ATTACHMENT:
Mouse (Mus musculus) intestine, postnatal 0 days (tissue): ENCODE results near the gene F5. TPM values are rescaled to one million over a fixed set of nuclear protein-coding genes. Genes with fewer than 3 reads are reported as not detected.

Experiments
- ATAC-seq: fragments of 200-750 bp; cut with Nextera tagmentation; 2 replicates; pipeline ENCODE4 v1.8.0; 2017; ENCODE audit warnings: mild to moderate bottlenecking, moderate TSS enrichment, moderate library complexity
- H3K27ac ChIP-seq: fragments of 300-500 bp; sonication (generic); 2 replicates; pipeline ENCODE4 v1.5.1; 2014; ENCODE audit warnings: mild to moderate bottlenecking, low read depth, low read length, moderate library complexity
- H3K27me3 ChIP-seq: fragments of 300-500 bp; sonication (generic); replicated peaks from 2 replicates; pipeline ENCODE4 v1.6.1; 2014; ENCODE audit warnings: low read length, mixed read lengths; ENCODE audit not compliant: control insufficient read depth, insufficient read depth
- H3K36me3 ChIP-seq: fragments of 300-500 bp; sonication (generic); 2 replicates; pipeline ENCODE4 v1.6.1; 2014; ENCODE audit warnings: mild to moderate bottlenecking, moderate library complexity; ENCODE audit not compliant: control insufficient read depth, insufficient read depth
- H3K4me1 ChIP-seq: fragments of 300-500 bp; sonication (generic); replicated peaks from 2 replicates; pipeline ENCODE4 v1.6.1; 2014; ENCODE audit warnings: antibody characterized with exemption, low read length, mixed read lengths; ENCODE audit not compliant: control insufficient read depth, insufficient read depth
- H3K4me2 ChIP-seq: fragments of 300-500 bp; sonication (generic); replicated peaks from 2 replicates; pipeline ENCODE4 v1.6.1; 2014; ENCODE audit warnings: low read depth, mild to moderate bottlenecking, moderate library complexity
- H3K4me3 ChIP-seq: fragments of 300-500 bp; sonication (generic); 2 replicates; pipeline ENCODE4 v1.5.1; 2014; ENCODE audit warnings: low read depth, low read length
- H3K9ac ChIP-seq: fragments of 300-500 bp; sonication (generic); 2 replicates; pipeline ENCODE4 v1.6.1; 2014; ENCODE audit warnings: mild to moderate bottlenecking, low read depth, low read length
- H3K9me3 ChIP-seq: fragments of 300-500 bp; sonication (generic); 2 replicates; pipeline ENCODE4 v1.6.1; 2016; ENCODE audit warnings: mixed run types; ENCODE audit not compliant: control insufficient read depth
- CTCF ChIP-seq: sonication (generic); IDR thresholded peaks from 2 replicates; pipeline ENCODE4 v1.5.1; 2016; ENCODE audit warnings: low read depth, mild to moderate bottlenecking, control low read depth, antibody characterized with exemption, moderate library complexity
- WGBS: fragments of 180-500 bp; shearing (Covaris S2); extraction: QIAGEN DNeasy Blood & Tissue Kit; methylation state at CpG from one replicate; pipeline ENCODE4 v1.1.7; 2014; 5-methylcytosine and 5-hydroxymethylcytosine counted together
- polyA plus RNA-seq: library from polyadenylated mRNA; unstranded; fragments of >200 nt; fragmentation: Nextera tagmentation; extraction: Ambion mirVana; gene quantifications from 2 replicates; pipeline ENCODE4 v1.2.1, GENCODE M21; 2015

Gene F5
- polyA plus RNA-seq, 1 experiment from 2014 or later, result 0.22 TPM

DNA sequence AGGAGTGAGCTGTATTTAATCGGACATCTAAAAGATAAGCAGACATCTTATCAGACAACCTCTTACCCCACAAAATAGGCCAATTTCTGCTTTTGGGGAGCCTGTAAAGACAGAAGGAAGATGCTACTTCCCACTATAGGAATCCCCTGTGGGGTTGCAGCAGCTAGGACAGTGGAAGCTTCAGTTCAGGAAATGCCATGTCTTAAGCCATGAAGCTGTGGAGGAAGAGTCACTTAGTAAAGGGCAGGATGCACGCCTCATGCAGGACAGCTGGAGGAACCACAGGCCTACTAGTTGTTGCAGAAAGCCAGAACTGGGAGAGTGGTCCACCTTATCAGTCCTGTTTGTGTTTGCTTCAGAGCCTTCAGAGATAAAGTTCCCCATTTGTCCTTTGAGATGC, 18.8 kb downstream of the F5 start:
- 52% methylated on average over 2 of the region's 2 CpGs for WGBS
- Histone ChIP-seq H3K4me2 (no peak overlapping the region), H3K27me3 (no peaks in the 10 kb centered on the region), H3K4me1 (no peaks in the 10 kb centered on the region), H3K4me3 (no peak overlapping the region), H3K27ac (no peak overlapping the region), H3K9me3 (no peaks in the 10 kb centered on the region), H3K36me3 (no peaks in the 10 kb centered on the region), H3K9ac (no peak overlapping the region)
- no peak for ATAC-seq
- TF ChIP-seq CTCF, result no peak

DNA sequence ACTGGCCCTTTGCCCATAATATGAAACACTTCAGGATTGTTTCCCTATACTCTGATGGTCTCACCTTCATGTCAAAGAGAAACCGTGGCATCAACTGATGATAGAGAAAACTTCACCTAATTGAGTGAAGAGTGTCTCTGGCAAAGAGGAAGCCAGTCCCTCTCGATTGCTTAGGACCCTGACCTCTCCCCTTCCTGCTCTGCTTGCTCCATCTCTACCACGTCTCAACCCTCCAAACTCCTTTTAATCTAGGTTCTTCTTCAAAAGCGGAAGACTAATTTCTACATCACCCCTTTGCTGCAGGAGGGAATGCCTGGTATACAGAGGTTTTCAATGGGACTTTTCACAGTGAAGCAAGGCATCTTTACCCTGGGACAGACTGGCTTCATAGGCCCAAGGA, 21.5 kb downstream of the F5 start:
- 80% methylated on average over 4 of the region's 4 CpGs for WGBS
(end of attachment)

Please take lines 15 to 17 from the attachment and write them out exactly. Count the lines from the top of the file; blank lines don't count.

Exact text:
Gene F5
- polyA plus RNA-seq, 1 experiment from 2014 or later, result 0.22 TPM

DNA sequence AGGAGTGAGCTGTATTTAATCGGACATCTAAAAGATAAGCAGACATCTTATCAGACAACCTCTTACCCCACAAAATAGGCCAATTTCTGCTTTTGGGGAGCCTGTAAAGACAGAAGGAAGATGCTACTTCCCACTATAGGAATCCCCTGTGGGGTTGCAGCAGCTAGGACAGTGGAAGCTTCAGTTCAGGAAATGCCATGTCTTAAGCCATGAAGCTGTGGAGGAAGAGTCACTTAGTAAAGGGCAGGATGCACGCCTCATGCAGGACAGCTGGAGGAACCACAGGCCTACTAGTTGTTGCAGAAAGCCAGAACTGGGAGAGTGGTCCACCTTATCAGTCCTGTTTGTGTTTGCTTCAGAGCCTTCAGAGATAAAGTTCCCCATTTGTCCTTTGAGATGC, 18.8 kb downstream of the F5 start: